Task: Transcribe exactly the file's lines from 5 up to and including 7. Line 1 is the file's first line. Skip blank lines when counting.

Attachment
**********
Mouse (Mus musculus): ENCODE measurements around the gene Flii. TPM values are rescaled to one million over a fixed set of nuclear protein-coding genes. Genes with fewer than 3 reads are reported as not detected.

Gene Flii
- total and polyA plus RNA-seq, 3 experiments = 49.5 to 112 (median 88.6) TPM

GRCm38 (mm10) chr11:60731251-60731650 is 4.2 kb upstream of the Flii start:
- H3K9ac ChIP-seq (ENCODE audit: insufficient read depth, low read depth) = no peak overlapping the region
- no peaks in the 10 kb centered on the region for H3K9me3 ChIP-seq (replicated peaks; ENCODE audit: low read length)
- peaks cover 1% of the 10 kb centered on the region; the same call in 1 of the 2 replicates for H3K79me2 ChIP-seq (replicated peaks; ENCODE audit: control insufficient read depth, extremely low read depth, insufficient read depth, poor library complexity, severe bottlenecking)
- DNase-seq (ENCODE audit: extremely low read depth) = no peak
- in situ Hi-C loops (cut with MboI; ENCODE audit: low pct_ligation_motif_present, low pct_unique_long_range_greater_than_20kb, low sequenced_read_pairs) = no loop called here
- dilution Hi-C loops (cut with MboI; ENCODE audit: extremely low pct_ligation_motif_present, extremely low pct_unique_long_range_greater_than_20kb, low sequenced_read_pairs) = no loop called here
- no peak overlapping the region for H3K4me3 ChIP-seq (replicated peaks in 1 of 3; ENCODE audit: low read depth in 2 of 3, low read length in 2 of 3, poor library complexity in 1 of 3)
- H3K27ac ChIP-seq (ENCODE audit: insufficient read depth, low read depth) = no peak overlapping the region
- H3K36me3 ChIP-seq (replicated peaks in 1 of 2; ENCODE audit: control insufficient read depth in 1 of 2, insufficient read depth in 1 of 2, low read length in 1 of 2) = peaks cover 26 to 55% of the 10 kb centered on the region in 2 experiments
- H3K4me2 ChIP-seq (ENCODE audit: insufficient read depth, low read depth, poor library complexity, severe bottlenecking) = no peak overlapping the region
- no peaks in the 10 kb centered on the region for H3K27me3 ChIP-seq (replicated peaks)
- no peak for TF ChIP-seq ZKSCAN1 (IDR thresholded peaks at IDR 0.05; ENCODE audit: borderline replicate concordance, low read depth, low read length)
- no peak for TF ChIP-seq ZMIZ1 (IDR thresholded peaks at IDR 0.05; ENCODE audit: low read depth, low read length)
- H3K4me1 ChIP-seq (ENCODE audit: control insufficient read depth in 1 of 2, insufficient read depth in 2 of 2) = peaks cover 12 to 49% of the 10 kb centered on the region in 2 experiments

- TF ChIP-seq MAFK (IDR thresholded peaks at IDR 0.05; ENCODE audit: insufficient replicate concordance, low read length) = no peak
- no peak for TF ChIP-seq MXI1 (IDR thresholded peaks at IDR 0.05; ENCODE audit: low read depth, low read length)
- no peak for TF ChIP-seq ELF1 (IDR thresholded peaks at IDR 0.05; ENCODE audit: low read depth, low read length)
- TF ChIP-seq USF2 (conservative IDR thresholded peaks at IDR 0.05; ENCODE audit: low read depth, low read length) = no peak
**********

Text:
- H3K9ac ChIP-seq (ENCODE audit: insufficient read depth, low read depth) = no peak overlapping the region
- no peaks in the 10 kb centered on the region for H3K9me3 ChIP-seq (replicated peaks; ENCODE audit: low read length)
- peaks cover 1% of the 10 kb centered on the region; the same call in 1 of the 2 replicates for H3K79me2 ChIP-seq (replicated peaks; ENCODE audit: control insufficient read depth, extremely low read depth, insufficient read depth, poor library complexity, severe bottlenecking)